Ronald Davis will not accept the segregation he saw as a child in today’s schools
Segregation in the South was as much a political and economic reality as it was a social and cultural force. Ronald Davis, a native Southerner, puts it this way:
“When my parents would take us downtown to shop…the kind of ‘deference’ that people of color would give to white people…this cow down, bow down kind of thing…I found that troubling.”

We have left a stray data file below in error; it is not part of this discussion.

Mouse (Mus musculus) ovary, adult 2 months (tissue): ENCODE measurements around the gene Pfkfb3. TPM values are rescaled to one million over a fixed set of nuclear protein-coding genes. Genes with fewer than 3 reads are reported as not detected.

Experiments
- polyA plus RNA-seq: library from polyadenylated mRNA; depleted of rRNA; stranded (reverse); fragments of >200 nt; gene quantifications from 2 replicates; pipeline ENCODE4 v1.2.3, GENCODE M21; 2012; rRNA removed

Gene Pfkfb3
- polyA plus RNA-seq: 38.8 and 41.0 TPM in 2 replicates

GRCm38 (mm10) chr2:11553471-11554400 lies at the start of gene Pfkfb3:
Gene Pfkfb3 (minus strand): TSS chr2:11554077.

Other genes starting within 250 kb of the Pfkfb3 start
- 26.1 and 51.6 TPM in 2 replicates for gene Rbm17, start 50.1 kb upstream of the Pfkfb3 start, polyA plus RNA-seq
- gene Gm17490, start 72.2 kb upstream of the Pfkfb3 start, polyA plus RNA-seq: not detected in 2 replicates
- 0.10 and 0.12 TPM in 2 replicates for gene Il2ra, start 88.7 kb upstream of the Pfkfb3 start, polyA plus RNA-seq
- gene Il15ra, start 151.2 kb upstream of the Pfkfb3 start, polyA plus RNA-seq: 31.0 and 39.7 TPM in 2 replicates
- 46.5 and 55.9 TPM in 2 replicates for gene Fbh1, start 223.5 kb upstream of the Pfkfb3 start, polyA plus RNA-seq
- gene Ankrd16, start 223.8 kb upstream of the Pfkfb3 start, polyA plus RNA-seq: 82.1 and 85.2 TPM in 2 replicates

Though legal segregation has officially ended in America, many communities have experienced a de facto re-segregation in their schools. Through his work with the Highlander Research and Education Center in New Market, Tennessee, Ronald is trying to reclaim some of this lost ground. With support from the W.K. Kellogg Foundation, he is helping to launch the New R’s of Education: Recall and Remember individual and collective experiences of race; Record and Reflect individual and collective race stories through documentation; and Repair and Recommend by rebuilding key networks and relationships in a grassroots manner in the South and Appalachia.